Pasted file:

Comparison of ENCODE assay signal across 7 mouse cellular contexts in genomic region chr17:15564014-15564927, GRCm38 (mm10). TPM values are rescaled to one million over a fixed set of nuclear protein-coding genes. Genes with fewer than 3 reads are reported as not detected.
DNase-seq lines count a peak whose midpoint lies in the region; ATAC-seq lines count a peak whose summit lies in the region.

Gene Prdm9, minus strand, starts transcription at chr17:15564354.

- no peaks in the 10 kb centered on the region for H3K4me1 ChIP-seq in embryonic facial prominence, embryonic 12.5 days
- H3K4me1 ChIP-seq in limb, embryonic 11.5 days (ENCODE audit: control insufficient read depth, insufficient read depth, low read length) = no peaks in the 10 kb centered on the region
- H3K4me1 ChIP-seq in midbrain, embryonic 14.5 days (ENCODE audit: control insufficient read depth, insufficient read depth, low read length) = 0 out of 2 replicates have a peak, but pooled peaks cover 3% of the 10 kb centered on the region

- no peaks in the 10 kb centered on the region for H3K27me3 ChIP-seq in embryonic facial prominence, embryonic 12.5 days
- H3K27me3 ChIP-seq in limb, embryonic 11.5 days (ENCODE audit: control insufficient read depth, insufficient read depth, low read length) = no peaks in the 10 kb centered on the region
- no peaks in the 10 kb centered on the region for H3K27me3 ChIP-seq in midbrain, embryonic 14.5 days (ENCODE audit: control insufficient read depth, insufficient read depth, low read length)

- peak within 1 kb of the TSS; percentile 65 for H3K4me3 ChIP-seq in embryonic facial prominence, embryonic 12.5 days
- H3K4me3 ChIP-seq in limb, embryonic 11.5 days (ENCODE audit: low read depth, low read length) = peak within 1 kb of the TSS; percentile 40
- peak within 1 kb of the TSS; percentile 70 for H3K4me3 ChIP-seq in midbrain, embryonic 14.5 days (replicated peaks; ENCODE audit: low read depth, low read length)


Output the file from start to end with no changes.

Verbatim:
Comparison of ENCODE assay signal across 7 mouse cellular contexts in genomic region chr17:15564014-15564927, GRCm38 (mm10). TPM values are rescaled to one million over a fixed set of nuclear protein-coding genes. Genes with fewer than 3 reads are reported as not detected.
DNase-seq lines count a peak whose midpoint lies in the region; ATAC-seq lines count a peak whose summit lies in the region.

Gene Prdm9, minus strand, starts transcription at chr17:15564354.

- no peaks in the 10 kb centered on the region for H3K4me1 ChIP-seq in embryonic facial prominence, embryonic 12.5 days
- H3K4me1 ChIP-seq in limb, embryonic 11.5 days (ENCODE audit: control insufficient read depth, insufficient read depth, low read length) = no peaks in the 10 kb centered on the region
- H3K4me1 ChIP-seq in midbrain, embryonic 14.5 days (ENCODE audit: control insufficient read depth, insufficient read depth, low read length) = 0 out of 2 replicates have a peak, but pooled peaks cover 3% of the 10 kb centered on the region

- no peaks in the 10 kb centered on the region for H3K27me3 ChIP-seq in embryonic facial prominence, embryonic 12.5 days
- H3K27me3 ChIP-seq in limb, embryonic 11.5 days (ENCODE audit: control insufficient read depth, insufficient read depth, low read length) = no peaks in the 10 kb centered on the region
- no peaks in the 10 kb centered on the region for H3K27me3 ChIP-seq in midbrain, embryonic 14.5 days (ENCODE audit: control insufficient read depth, insufficient read depth, low read length)

- peak within 1 kb of the TSS; percentile 65 for H3K4me3 ChIP-seq in embryonic facial prominence, embryonic 12.5 days
- H3K4me3 ChIP-seq in limb, embryonic 11.5 days (ENCODE audit: low read depth, low read length) = peak within 1 kb of the TSS; percentile 40
- peak within 1 kb of the TSS; percentile 70 for H3K4me3 ChIP-seq in midbrain, embryonic 14.5 days (replicated peaks; ENCODE audit: low read depth, low read length)